Zeitoun

Thoughts Zeitoun by Dave Eggers*, McSweeney’s Books 2009, 335 pages. Nonfiction.

MOTIVATION for READING: Our August pick for my In Real Life book club, the Bookies.   We meet Thursday, August 19th.   [Library book.]

FIRST SENTENCE**: “On moonless nights the men and boys of Jableh, a dusty fishing town on the coast of Syria, would gather their lanterns and set out in their quietest boats.”

WHAT’s it ABOUT: This book is about one particular American family living in New Orleans and their experiences with Hurricane Katrina 2005. That’s all I knew going into it and that’s all I will tell you here.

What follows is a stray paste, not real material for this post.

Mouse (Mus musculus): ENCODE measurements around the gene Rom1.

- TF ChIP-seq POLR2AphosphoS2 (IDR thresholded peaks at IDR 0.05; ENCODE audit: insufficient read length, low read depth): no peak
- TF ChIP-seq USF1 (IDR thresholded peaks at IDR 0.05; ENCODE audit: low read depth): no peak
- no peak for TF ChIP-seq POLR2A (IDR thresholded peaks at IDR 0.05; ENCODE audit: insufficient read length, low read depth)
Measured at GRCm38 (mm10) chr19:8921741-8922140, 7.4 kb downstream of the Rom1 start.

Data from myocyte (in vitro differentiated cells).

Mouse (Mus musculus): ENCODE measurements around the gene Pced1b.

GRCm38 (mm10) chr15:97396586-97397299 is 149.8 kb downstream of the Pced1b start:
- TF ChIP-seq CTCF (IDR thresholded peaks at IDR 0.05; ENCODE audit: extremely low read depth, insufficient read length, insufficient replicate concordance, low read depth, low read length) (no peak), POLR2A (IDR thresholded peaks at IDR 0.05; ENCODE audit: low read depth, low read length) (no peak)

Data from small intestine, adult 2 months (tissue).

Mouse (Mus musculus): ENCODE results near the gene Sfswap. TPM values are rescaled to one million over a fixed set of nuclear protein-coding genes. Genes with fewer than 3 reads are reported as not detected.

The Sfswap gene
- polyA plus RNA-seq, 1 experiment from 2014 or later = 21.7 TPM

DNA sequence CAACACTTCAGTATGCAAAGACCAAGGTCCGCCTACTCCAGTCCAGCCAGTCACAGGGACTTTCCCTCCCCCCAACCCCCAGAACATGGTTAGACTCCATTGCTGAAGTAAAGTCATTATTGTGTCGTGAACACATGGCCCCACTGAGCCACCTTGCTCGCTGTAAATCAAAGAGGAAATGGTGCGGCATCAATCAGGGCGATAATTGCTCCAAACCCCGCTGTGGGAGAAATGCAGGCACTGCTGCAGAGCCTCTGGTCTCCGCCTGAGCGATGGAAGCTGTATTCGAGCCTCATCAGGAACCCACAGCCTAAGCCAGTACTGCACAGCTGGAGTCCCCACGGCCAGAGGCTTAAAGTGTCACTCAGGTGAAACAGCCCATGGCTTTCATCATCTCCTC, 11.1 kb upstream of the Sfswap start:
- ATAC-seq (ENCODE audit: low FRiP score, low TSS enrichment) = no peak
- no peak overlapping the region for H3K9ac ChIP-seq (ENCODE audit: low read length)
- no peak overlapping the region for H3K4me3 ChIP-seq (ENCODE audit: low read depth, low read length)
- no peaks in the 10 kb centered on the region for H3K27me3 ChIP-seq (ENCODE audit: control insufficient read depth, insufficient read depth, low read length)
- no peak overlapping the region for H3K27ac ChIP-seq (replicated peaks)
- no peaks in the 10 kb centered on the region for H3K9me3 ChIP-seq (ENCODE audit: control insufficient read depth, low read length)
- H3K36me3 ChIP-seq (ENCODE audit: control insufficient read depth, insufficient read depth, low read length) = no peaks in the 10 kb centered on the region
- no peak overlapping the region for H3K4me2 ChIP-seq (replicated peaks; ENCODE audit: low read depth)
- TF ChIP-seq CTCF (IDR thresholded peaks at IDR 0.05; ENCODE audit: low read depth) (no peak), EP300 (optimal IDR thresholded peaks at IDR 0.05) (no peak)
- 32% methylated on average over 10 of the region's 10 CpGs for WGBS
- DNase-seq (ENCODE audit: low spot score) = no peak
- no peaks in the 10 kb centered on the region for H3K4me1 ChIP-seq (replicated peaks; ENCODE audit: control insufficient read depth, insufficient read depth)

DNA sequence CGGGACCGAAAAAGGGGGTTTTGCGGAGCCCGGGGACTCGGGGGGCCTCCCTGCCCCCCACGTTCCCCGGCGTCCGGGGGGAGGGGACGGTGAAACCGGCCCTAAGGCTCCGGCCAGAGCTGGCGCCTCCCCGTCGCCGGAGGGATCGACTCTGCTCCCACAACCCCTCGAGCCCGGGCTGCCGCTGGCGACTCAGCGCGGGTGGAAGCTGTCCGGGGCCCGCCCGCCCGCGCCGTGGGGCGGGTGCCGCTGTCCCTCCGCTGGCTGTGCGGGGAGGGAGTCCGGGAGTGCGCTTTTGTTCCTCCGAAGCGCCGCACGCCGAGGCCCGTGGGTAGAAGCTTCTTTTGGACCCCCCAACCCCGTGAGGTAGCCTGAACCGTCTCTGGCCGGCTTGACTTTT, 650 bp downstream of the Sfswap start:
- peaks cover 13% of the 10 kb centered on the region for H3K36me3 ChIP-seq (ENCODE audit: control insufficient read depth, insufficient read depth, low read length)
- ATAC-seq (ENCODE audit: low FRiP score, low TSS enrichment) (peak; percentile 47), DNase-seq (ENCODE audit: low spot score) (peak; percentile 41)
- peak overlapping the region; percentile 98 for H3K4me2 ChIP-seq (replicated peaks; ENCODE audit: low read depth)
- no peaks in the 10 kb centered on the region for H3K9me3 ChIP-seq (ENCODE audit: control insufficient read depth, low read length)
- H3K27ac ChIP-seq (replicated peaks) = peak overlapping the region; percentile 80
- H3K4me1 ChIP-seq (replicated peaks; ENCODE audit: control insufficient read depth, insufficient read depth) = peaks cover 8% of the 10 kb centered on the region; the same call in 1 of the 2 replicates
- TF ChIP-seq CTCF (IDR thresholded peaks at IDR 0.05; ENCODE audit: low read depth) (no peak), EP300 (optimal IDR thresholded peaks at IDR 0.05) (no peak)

WHAT’s GOOD/NOT so good: Even knowing (safely, only from watching TV!) how devastating Hurricane Katrina was, I had no idea how far the pendulum of response swung to deal with all that was needing to be addressed. I was shocked and saddened and appalled. I was caught up in wondering the hows and whys. I still find myself having the pendulum of reaction swinging back and forth, pro and con to what I really think about this book. Well written, but …. what?    It was presented as this family’s experiences and so I cannot accuse it of being one-sided.  In fact, Eggers’ notes at the end discuss his fact-checking and cross-interviewing so we are not sold going in that it would be more –  it IS accurate for Zeitoun as he shares it.